Lower Extremity Injuries and Massage: The Foot and AnklePin it

The human foot and ankle contain some of the hardest working muscles in the human body. On a daily basis they support our weight, give us balance and propel us forward. It is because of our feet that we can run, jump and stand erect without toppling over. Individuals who have no arms or hands have learned to use their feet to drive, play musical instruments and create great works of art. And, while those without feet can certainly still get around, it is often with great difficulty. Until recently, the action of the foot has been near impossible to replicate with prostheses.

Anatomy of the Foot and Ankle

The human foot could be called a miracle of design. Though small in comparison to the rest of the body it can hold a huge amount of weight. It will differ from person to person, depending on how healthy his or her bones and muscles are. The velocity of the weight (how fast a weight is coming at you) also plays a big role in capacity and strength. The muscles and bones will react much differently to lifting a weight versus having a heavy weight thrown at them or having a heavy weight gently placed on them.

For example, an Olympic Weightlifter can do a “Clean and Jerk” maneuver with barbells weighing about twice his/her body weight. If that same person was asked to walk a mile carrying that weight, it would be a different story. Infantry soldiers can be required to carry about 60 pounds, or just over 27kg, while marching or out on maneuvers.  Depending on the gear and body armor required, the weight can be anywhere between about 50 and 100 pounds (approx 22kg – 45kg).

While the entire human body carries various loads of weight at any given time, the ankles and feet carry the entire weight of the person, plus anything that person might be carrying or lifting.

All this weight can stand erect, in part, because of 26 little bones (28 if you count the two tiny sesamoid bones of the big toe) and 19 muscles in each foot. The talus, calcaneus, navicular and three cuneiform bones form the middle of the foot. There are five metatarsals that form the long part of the foot radiating out to the toes, and there are 14 phalanges which form the toes. The muscles of the foot consist of the anterior, posterior and peroneal tibial muscles as well as extensors and the flexors. The bones and muscles along with the tendons and ligaments form a structure that offers weight-bearing strength and power to propel the body through space, as well as balance itself on both flat and irregular surfaces.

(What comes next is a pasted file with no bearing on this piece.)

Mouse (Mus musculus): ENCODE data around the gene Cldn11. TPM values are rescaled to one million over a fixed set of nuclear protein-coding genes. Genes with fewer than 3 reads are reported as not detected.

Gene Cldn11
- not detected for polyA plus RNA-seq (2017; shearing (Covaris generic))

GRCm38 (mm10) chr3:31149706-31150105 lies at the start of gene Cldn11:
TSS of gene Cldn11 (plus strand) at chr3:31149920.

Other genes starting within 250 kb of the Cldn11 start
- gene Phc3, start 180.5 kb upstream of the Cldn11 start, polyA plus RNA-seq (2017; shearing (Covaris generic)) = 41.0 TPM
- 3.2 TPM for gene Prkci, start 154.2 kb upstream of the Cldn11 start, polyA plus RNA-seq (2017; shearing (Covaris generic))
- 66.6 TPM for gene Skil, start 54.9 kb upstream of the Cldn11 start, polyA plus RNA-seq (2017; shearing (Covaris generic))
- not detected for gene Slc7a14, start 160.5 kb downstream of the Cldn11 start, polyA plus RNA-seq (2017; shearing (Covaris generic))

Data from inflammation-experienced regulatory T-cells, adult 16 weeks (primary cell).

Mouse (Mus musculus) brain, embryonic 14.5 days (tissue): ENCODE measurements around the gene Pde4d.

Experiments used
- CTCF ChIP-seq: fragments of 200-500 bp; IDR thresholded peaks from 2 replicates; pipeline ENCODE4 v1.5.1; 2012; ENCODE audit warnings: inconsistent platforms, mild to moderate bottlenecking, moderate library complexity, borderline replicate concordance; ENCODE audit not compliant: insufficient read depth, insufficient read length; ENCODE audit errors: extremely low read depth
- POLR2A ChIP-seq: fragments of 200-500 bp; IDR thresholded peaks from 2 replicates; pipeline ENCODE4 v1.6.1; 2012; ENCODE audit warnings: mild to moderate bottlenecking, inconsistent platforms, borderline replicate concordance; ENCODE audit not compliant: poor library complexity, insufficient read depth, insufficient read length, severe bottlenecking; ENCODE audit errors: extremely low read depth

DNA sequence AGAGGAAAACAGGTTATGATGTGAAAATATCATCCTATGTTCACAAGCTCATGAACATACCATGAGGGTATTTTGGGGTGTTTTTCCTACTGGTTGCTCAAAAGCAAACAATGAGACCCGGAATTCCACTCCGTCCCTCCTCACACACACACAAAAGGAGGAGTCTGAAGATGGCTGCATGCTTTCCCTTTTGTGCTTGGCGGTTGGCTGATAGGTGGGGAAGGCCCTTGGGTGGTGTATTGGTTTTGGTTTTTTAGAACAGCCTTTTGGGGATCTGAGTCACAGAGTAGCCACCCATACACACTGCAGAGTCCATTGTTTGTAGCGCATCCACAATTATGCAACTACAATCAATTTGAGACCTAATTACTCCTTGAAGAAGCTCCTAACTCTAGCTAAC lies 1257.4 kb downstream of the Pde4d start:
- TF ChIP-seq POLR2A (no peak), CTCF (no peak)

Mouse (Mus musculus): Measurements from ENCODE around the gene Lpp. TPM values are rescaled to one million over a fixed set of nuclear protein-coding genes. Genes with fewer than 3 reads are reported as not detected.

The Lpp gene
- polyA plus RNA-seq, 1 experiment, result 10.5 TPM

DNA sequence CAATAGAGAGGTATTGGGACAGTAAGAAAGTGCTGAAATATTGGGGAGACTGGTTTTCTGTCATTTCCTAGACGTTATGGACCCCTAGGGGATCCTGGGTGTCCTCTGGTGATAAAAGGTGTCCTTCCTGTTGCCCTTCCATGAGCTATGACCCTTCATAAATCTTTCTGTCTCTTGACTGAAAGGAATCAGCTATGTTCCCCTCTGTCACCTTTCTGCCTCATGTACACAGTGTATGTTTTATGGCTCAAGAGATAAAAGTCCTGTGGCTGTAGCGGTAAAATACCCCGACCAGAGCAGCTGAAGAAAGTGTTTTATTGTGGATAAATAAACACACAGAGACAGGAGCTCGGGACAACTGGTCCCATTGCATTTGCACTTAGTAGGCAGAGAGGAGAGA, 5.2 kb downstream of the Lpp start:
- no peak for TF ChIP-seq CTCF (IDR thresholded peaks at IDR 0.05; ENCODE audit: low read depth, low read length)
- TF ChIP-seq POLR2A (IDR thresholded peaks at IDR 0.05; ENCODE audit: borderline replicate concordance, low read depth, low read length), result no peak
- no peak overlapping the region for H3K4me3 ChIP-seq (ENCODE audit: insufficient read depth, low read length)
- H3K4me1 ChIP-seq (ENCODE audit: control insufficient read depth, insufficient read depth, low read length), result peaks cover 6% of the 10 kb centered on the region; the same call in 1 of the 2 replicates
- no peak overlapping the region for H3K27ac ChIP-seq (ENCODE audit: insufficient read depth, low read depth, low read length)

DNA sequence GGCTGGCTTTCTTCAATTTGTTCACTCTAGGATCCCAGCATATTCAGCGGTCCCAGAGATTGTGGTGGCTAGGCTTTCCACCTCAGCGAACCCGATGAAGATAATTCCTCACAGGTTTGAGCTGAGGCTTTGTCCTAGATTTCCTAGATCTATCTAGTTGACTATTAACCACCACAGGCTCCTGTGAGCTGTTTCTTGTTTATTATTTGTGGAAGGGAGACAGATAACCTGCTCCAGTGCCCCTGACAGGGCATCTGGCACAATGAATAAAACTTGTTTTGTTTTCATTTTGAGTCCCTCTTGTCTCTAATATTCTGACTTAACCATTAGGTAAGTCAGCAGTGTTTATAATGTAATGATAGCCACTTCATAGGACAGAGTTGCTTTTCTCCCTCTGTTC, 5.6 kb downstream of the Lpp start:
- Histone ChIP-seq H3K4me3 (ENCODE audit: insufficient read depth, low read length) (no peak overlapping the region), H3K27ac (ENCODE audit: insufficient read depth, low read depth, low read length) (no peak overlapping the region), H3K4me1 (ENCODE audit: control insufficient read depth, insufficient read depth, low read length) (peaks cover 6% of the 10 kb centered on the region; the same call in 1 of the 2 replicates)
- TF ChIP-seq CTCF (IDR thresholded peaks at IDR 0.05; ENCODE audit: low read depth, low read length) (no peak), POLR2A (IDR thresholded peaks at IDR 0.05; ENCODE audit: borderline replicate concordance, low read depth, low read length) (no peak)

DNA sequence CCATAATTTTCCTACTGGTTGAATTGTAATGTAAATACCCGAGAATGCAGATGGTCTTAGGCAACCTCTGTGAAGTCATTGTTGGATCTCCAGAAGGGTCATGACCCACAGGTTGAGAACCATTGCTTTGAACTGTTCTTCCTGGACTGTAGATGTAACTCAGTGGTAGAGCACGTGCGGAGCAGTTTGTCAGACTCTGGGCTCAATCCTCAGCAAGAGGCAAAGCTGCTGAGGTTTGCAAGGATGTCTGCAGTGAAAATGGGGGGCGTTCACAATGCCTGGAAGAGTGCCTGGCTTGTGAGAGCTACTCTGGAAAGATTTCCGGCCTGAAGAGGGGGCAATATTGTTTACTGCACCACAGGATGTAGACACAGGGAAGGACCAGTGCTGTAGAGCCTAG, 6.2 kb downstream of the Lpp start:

Just as important perhaps as the foot, is the ankle. The ankle is a synovial hinge joint which links the foot and the lower leg. The distal tibia of the lower leg articulates with the talus of the foot to form a joint (talocrural joint) enwrapped with the tendons, ligaments and retinacula (acting almost like a bandage, holding down the tendons) of the leg, which then envelop around the sole of the foot forming a sling that become the arches of the foot.

There are three arches in the foot. Two run lengthways, the medial longitudinal arch and the lateral latitudinal arch and, one, the transverse arch, runs side to side. The medial longitudinal arch is the one usually referred to as the arch of the foot in common terms.

This composition of bones, muscles, ligaments and more lend themselves to form a very strong and flexible structure. Contributing to the jobs of bearing weight, propulsion and balance, the foot can dorsiflex, plantarflex, pronate, supinate, adduct, abduct, evert and invert. The toes can do many of the same movements, which make them flexible enough to pick up small objects or conform to irregularly shaped surfaces.